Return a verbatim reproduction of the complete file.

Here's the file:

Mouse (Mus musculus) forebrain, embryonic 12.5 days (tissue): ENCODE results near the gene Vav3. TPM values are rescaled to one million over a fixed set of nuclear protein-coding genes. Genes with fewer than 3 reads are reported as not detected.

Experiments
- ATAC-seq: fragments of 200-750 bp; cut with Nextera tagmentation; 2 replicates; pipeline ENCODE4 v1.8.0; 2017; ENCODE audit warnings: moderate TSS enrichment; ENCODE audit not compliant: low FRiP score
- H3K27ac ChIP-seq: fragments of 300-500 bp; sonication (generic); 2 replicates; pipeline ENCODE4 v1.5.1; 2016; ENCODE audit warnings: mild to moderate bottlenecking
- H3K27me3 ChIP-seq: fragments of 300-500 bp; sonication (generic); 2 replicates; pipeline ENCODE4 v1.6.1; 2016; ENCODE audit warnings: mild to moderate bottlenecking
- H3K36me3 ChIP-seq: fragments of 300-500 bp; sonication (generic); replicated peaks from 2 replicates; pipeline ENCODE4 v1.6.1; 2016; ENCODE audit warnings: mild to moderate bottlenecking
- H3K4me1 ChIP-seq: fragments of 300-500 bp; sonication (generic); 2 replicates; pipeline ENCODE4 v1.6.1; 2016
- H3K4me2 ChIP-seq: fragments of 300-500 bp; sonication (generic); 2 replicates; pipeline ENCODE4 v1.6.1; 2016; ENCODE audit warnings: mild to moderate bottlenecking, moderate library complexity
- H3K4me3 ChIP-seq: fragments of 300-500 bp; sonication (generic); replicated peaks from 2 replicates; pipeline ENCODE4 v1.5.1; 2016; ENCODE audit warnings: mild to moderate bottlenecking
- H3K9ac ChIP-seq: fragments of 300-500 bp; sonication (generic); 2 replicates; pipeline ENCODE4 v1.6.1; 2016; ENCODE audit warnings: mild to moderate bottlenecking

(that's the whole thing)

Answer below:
Mouse (Mus musculus) forebrain, embryonic 12.5 days (tissue): ENCODE results near the gene Vav3. TPM values are rescaled to one million over a fixed set of nuclear protein-coding genes. Genes with fewer than 3 reads are reported as not detected.

Experiments
- ATAC-seq: fragments of 200-750 bp; cut with Nextera tagmentation; 2 replicates; pipeline ENCODE4 v1.8.0; 2017; ENCODE audit warnings: moderate TSS enrichment; ENCODE audit not compliant: low FRiP score
- H3K27ac ChIP-seq: fragments of 300-500 bp; sonication (generic); 2 replicates; pipeline ENCODE4 v1.5.1; 2016; ENCODE audit warnings: mild to moderate bottlenecking
- H3K27me3 ChIP-seq: fragments of 300-500 bp; sonication (generic); 2 replicates; pipeline ENCODE4 v1.6.1; 2016; ENCODE audit warnings: mild to moderate bottlenecking
- H3K36me3 ChIP-seq: fragments of 300-500 bp; sonication (generic); replicated peaks from 2 replicates; pipeline ENCODE4 v1.6.1; 2016; ENCODE audit warnings: mild to moderate bottlenecking
- H3K4me1 ChIP-seq: fragments of 300-500 bp; sonication (generic); 2 replicates; pipeline ENCODE4 v1.6.1; 2016
- H3K4me2 ChIP-seq: fragments of 300-500 bp; sonication (generic); 2 replicates; pipeline ENCODE4 v1.6.1; 2016; ENCODE audit warnings: mild to moderate bottlenecking, moderate library complexity
- H3K4me3 ChIP-seq: fragments of 300-500 bp; sonication (generic); replicated peaks from 2 replicates; pipeline ENCODE4 v1.5.1; 2016; ENCODE audit warnings: mild to moderate bottlenecking
- H3K9ac ChIP-seq: fragments of 300-500 bp; sonication (generic); 2 replicates; pipeline ENCODE4 v1.6.1; 2016; ENCODE audit warnings: mild to moderate bottlenecking